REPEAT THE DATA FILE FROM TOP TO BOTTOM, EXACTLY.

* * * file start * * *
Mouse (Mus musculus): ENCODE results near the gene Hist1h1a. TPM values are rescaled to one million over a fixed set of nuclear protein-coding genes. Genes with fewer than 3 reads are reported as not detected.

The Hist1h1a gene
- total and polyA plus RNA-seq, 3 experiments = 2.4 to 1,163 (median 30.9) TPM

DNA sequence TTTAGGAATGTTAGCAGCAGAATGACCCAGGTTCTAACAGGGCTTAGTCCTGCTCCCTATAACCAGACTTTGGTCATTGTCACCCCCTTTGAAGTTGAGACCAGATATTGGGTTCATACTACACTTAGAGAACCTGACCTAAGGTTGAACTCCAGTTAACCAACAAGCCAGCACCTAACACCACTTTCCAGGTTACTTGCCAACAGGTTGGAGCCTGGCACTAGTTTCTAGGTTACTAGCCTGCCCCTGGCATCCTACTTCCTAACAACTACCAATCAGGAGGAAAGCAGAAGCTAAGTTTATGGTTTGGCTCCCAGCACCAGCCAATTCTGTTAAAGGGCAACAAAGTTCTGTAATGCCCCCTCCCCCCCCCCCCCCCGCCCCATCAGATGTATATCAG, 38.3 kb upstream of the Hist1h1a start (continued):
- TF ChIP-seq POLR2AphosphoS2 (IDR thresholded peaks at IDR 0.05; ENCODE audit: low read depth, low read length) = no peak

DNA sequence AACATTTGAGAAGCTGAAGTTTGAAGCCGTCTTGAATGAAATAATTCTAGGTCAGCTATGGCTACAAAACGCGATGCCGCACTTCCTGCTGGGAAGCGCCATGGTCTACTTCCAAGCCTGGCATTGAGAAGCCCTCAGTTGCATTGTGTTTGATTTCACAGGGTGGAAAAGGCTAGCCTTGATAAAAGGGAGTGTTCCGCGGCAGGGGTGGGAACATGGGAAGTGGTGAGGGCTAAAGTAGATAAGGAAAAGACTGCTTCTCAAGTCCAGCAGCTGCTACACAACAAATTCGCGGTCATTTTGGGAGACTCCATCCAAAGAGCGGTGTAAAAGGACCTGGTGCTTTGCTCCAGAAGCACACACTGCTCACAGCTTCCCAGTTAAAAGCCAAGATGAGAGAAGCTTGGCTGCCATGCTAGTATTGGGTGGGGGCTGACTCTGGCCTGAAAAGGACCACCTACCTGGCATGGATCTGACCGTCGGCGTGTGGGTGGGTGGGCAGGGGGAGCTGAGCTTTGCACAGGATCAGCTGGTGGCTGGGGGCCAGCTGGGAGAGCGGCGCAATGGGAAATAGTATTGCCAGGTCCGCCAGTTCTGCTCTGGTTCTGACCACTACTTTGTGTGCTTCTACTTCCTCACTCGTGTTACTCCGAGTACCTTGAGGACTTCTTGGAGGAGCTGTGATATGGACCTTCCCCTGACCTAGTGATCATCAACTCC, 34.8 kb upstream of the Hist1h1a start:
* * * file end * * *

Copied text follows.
Mouse (Mus musculus): ENCODE results near the gene Hist1h1a. TPM values are rescaled to one million over a fixed set of nuclear protein-coding genes. Genes with fewer than 3 reads are reported as not detected.

The Hist1h1a gene
- total and polyA plus RNA-seq, 3 experiments = 2.4 to 1,163 (median 30.9) TPM

DNA sequence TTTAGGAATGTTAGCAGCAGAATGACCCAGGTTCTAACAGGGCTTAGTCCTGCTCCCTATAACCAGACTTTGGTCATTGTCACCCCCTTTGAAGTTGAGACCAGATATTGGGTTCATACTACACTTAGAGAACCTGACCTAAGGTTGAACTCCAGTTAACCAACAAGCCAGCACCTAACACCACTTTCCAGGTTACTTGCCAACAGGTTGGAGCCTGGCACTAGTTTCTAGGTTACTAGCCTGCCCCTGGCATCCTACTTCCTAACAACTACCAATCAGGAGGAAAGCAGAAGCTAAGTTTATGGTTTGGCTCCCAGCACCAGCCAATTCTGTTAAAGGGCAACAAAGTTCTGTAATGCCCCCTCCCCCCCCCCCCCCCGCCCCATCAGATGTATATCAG, 38.3 kb upstream of the Hist1h1a start (continued):
- TF ChIP-seq POLR2AphosphoS2 (IDR thresholded peaks at IDR 0.05; ENCODE audit: low read depth, low read length) = no peak

DNA sequence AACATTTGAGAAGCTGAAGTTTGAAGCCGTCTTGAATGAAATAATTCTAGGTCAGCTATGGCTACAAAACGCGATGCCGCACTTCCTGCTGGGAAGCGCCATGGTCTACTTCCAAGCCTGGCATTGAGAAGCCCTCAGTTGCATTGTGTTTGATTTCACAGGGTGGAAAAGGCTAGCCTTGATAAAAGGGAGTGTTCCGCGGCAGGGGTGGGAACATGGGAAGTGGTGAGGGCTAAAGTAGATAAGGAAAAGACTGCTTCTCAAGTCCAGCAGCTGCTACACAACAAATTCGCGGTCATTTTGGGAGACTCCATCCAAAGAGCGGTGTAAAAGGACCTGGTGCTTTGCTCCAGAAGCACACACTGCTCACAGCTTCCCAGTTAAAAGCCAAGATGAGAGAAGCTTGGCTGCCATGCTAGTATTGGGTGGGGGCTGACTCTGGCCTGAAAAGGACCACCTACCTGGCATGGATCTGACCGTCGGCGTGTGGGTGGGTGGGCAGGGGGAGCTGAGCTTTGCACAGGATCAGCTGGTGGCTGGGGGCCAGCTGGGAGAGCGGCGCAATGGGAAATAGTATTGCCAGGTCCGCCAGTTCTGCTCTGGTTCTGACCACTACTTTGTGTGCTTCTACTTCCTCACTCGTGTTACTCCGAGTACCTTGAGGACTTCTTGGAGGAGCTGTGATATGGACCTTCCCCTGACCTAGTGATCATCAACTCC, 34.8 kb upstream of the Hist1h1a start: